Just Good

THE world in general, and more particularly those whose activities are confined to and concerned with the business world, are saying that during the war period business was better than normal but that to-day it is not as good as normal. Since we, as Christian Scientists, are taught that every seeming material condition is the result of our thoughts let us analyze this suggestion that is constantly trying to become a part of our thinking by one pretext or another. Since divine Principle creates all that is, it is certain that Principle creates the idea of business whereby all are blessed by the constant and unceasing exchange of activity which takes place hourly. All true business is God's business, the business of good and of doing good. Individual business organizations as we perceive them are merely human concepts of the way in which divine Love manifests itself. They express activity. They bless those that serve them and those whom they serve. The reality expresses God, good.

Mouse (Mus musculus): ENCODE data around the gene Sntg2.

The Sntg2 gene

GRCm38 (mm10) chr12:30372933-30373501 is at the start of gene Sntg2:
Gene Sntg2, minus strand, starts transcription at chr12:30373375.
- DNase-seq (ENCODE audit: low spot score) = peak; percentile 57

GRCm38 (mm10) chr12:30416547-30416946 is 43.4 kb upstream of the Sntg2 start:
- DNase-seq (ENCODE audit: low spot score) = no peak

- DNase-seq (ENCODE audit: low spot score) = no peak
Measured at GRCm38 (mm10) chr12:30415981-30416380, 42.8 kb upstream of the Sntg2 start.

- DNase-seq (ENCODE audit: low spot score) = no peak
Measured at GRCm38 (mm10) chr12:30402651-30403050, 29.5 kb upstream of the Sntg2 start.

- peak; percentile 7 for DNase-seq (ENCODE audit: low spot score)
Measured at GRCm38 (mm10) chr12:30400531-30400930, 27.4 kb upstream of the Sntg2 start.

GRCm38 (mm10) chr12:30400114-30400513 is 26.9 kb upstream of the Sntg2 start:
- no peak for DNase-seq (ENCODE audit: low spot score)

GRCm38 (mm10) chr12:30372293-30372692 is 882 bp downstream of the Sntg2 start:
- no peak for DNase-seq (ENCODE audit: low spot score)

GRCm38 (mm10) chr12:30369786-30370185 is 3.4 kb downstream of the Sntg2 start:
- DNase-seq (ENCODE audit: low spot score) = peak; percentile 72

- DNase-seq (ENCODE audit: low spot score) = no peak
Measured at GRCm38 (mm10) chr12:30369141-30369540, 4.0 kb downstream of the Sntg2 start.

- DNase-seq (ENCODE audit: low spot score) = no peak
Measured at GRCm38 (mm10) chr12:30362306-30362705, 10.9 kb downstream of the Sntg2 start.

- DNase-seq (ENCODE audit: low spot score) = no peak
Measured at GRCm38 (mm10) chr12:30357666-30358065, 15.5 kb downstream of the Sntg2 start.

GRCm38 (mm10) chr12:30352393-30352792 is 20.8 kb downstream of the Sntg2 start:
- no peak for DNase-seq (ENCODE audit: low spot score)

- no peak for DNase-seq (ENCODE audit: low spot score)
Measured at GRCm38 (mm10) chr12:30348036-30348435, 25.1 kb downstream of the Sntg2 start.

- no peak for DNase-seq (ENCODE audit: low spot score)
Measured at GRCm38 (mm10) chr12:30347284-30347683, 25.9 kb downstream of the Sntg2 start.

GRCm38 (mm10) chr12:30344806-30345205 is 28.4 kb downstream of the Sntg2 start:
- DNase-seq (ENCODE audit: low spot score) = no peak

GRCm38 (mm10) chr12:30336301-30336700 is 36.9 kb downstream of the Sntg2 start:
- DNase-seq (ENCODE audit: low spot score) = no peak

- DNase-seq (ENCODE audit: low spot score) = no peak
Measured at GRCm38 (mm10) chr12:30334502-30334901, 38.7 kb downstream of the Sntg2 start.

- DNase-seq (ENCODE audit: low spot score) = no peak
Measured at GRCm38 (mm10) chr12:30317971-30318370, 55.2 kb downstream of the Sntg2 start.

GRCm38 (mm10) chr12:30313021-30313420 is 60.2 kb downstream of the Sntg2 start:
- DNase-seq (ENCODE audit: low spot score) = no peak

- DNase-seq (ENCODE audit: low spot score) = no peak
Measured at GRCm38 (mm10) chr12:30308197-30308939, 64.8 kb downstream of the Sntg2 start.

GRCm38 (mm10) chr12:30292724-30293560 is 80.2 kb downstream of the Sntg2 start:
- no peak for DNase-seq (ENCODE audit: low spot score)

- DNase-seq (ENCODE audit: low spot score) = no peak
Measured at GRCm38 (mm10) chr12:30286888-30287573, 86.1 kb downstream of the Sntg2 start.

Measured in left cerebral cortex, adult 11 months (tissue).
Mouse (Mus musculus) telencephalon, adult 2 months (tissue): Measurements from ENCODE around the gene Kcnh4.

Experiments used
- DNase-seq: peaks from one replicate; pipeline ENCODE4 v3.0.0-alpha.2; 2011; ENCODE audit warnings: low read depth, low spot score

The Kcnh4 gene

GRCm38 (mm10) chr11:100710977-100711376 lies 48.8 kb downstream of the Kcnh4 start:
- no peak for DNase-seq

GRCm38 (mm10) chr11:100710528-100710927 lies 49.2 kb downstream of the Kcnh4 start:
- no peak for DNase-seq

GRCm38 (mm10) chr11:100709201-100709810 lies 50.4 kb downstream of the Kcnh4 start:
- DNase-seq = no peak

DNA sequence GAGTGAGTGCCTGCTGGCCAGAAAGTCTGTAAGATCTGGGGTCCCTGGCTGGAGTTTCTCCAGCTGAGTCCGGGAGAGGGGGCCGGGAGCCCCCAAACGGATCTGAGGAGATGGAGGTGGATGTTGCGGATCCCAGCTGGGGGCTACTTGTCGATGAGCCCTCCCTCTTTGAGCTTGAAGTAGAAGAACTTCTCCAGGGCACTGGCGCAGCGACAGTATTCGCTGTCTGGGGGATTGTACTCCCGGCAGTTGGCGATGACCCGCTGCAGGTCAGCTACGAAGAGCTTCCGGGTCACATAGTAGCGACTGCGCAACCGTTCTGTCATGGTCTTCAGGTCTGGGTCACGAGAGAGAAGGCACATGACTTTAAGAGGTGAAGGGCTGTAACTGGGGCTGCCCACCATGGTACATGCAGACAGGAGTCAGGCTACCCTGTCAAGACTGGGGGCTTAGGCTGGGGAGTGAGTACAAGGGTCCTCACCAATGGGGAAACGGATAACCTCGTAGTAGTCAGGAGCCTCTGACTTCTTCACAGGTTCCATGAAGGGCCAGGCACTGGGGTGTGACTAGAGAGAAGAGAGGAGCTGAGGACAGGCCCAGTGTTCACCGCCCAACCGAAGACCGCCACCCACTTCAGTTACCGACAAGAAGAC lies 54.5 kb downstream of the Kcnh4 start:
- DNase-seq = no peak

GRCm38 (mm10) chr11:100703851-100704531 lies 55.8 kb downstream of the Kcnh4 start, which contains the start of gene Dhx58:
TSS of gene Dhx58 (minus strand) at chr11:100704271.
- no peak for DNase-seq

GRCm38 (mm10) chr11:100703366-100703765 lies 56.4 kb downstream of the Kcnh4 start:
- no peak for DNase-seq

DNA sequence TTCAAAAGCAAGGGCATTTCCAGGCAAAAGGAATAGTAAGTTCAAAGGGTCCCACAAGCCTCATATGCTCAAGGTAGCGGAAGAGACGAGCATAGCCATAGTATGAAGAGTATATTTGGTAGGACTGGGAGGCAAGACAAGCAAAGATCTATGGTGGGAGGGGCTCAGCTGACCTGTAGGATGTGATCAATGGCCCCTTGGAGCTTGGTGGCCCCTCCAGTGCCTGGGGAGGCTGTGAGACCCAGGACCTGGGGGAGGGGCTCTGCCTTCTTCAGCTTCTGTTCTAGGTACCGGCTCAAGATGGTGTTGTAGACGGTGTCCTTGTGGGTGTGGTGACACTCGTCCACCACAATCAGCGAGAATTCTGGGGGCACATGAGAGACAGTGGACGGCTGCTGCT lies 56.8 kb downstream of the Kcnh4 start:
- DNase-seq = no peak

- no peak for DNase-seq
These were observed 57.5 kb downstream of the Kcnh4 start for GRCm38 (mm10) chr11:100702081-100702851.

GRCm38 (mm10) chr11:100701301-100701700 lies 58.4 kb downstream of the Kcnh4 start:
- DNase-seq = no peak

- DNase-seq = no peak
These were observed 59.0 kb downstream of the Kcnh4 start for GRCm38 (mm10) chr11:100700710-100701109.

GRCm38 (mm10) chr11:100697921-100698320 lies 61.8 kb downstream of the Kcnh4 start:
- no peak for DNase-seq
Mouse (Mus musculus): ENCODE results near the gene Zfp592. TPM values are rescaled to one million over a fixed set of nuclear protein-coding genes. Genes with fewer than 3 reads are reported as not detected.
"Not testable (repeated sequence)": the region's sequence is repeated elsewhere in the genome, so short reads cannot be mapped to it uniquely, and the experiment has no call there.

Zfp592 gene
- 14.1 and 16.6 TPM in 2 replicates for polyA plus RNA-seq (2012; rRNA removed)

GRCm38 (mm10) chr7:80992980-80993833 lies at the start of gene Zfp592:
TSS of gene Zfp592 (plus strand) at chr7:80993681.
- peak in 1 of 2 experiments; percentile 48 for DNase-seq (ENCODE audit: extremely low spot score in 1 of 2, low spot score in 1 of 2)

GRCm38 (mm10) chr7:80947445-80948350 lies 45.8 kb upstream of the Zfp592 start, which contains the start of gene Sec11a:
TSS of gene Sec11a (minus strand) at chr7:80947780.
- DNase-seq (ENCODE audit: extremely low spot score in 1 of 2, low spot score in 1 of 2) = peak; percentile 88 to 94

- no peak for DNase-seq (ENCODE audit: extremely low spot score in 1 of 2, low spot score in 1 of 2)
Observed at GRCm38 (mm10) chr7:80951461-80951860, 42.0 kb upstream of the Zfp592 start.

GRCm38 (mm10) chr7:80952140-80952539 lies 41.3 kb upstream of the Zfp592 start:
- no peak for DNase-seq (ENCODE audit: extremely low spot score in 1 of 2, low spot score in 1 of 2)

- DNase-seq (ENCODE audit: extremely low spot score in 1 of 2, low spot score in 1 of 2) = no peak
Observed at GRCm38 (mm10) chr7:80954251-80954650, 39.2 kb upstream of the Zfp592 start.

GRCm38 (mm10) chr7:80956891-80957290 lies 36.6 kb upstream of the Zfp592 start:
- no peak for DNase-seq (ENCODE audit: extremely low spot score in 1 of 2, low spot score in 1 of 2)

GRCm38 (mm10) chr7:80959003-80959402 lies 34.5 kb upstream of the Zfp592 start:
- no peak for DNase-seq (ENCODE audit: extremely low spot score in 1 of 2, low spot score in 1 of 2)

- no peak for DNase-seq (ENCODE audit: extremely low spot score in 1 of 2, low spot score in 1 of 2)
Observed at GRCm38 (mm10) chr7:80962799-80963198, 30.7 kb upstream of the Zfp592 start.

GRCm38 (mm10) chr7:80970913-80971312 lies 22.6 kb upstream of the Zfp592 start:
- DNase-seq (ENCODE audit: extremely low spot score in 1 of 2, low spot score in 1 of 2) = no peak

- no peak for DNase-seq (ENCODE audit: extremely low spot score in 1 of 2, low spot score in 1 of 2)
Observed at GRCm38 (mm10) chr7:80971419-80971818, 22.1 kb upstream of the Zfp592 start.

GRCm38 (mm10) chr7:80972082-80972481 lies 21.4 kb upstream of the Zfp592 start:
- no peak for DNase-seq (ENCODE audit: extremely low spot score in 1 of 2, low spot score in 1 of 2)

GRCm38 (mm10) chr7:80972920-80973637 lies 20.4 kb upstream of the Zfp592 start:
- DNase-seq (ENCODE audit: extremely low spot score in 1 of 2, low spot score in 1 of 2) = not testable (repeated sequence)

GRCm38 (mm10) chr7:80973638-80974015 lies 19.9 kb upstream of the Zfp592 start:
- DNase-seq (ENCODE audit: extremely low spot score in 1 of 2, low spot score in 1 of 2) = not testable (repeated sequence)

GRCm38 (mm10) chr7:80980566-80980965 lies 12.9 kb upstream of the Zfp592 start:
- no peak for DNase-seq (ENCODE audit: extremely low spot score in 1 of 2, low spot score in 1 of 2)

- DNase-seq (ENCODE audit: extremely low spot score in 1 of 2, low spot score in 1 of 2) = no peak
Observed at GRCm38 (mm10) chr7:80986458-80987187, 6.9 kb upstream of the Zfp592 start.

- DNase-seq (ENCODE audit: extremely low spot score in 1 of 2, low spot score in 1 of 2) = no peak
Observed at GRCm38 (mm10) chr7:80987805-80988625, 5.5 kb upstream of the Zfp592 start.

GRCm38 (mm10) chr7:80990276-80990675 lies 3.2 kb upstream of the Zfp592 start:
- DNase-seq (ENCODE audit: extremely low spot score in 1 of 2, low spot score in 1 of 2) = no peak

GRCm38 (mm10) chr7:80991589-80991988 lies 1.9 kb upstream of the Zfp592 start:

Now we are constantly reminded in the Bible that God is unchanging and that He is "the same yesterday, and to-day, and for ever." Mrs. Eddy in Science and Health expresses the same thought, beginning on page 470, when she says, "The relations of God and 'man, divine Principle and idea, are indestructible in Science; and Science knows no lapse from nor return to harmony, but holds the divine order or spiritual law, in which God and all that He creates are perfect and eternal, to have remained unchanged in its eternal history." The truth is, then, that the divine Mind's business never changes. It is always the same. We were just as much in error when we thought it was better than normal as we are when thinking that it is not as good as normal. By accepting the first suggestion we were preparing the way for the entrance of the second erroneous conclusion. This is exactly the way that error tries to operate. It lulls us to sleep with some suggestion that seems highly pleasing to the senses, and the first thing we know it forces us to another conclusion not quite so pleasing.

"A law to yourselves"
January 14, 1922

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